Guest post from Leilah Nelson.
Following the birth of my first child my greatest fear was suffering from depression. And being a psychologist I was always quick to self- diagnose!
My family and friends were my lifeline and since then I have never taken my mental health for granted and neither should you. Yet statistics show that many of us might be ignoring the symptoms.
Of the two most common mental illnesses – depression and anxiety, women will experience them both in higher rates than men.
One in five women will experience depression while one in three will experience anxiety.
While genetics plays a part is determining your risk, others contributors include chronic health conditions, personality factors and stressful life events. Life events that can create major stressors are pregnancy, motherhood, menopause, and caring for elderly or unwell family members.
Women are at increased risk of experiencing depression during pregnancy and post child birth for up to a year. Nearly 10% of pregnant women will experience antenatal depression (during pregnancy) increasing to 16% experiencing postnatal depression in the 3 months post birth.
Working mums, while busy caring for others, must be careful not to dismiss the signs and ignore the symptoms of mental health problems.
My tips for maintaining good emotional health while working and caring for your family:
- Cut your TO DO LIST in half. By reducing the daily tasks we expect ourselves to complete we can reduce our stress. Stress is a symptom of anxiety and depression. It can also be a catalyst for many physical related health problems. Remember your brain is an organ too and deserves care and attention.
- Maintain your SOCIAL NETWORKS, especially mothers group and playgroup. Consider the girls night out as sacred. Women, generally speaking, enjoy social communication, be it chatting with girlfriends or going to the movies or theatre. These exchanges allow us time to express our worries and fears and to reach out for support from the group. Statistics show that you are less likely to suffer from depression if you have a strong social network to rely on.
- Prioritise YOUR TIME to do things that MAKE YOU HAPPY. Basically give yourself the permission and the freedom to do things you enjoy, FOR YOURSELF. Working mums are quick to prioritise the needs of their children, their partners, the housework, etc. and often leave little or no time for themselves . Include regular EXERCISE into your routine. Maintaining exercise has been proven in reducing the affects of mental health.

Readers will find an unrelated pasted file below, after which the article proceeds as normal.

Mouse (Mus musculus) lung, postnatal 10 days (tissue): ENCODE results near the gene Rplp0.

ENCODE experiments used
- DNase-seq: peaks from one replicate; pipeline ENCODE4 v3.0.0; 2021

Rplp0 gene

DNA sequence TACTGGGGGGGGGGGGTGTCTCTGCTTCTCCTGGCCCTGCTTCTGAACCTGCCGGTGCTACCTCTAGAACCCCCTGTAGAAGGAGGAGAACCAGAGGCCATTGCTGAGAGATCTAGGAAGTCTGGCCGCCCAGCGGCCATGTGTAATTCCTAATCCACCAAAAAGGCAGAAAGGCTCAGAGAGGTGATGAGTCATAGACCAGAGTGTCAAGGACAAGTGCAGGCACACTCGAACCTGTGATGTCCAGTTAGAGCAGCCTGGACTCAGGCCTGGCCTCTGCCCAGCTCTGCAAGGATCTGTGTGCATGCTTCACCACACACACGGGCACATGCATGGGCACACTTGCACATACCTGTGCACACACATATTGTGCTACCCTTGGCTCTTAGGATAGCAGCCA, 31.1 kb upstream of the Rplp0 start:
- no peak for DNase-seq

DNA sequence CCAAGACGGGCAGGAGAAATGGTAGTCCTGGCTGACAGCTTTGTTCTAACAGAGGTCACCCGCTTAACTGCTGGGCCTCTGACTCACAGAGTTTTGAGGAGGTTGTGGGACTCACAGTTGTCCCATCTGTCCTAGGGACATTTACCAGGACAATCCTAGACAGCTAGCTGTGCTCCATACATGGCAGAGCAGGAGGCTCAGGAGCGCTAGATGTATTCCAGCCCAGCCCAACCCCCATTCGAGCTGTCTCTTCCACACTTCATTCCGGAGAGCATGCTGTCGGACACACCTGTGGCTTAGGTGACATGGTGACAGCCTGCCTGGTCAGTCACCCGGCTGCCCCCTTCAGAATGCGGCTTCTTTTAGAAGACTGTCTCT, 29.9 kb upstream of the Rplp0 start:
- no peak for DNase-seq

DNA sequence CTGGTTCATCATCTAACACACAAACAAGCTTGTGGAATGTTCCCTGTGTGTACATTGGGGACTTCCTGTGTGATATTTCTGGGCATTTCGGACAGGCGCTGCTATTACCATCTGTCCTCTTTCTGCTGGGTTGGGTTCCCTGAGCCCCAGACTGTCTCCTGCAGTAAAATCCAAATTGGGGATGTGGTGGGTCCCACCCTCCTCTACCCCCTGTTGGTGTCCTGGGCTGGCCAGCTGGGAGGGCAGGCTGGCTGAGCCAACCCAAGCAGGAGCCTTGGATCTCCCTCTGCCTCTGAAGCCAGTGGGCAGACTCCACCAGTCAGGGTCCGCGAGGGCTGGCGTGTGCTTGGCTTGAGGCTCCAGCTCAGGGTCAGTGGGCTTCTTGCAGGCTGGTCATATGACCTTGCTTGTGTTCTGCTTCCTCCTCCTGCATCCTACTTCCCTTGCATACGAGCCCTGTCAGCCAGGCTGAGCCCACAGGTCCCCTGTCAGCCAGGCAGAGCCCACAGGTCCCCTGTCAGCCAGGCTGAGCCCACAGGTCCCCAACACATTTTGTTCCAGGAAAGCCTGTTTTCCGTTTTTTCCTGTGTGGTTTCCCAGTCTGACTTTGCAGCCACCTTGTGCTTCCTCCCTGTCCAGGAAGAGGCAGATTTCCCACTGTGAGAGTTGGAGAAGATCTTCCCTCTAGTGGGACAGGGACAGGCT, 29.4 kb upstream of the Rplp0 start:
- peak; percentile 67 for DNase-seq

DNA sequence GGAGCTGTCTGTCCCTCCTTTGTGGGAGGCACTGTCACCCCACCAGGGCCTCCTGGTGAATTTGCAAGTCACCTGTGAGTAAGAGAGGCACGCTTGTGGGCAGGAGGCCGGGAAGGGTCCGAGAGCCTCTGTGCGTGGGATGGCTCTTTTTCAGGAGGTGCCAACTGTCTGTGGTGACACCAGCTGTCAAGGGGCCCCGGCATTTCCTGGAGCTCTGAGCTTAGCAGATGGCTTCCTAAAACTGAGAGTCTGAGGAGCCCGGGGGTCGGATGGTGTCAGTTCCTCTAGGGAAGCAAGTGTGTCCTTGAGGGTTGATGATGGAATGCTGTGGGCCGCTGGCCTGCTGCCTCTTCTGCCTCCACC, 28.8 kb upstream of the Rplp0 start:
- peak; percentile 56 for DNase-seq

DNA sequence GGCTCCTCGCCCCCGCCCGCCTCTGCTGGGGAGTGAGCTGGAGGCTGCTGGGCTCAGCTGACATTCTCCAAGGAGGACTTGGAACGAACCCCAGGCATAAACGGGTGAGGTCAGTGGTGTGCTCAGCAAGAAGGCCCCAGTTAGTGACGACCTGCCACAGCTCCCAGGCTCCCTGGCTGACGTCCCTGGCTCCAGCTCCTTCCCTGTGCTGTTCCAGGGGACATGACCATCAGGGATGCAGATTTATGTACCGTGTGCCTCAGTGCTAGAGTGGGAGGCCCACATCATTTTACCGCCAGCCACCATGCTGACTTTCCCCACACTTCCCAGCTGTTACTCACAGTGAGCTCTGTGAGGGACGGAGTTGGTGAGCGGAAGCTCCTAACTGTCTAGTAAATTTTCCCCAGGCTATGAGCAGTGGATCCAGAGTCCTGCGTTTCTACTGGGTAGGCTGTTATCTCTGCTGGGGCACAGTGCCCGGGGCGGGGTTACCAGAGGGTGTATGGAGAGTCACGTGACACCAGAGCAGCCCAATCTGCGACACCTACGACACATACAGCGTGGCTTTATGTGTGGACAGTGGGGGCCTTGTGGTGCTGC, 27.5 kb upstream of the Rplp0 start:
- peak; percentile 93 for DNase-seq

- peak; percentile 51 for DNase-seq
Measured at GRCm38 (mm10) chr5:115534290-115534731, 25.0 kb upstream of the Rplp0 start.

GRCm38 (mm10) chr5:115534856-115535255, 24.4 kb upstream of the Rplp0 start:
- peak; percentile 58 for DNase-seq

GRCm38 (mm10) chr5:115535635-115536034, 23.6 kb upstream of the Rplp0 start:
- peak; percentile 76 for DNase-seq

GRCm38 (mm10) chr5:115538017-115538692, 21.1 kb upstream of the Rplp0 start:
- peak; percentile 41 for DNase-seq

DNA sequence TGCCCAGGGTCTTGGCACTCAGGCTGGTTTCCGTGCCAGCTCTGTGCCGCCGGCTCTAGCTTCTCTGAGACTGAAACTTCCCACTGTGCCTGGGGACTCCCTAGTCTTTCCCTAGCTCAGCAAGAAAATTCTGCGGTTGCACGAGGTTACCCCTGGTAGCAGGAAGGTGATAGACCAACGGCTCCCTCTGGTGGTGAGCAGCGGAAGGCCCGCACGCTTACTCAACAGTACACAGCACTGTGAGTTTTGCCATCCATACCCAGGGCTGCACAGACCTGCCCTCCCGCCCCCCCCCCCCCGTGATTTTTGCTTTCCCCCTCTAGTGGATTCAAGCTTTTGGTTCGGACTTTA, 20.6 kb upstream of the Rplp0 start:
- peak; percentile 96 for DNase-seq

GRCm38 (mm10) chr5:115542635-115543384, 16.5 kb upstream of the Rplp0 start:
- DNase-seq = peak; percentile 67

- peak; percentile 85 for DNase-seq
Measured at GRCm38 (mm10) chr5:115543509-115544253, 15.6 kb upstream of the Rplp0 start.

- Take SHORTCUTS and don’t feel GUILTY about it. Often Mums feel pressure to be wife, chef, housemaid, cleaner, nanny, teacher, in short order. We can’t be all things but we can find more efficient ways of doing things (for me that involves employing a cleaner once a fortnight!) Finding a Work/Life BALANCE can help reduce our risk for mental illness.
- Don’t be AFRAID to SEEK HELP. GPs are becoming better trained at diagnosing mental health problems and quicker at referring to counselling services. Medicare will rebate up to 10 sessions with a counsellor if referred by your GP under the banner of mental health. Some employers have an employee assistance program (EAP) with free access to telephone or face-to-face counselling. A lot can be done to improve your mental health through life style changes but for some the answer is medical intervention. Simplified, anti-depressants assist with bringing a chemical balance back to the brain which then allows for counselling to be affective.
For further information on mental health, I have found the following sources useful:
-beyondblue 1300 224 636 (beyondblue.org.au)
-Lifeline 13 11 14 (lifeline.org.au)
-SANE 1800 187 263 (sane.org.au)
-Australian Psychological Society Referral line 1800 333 497 (psychology.org.au/findapsychologist)
Thanks to Beyond Blue for references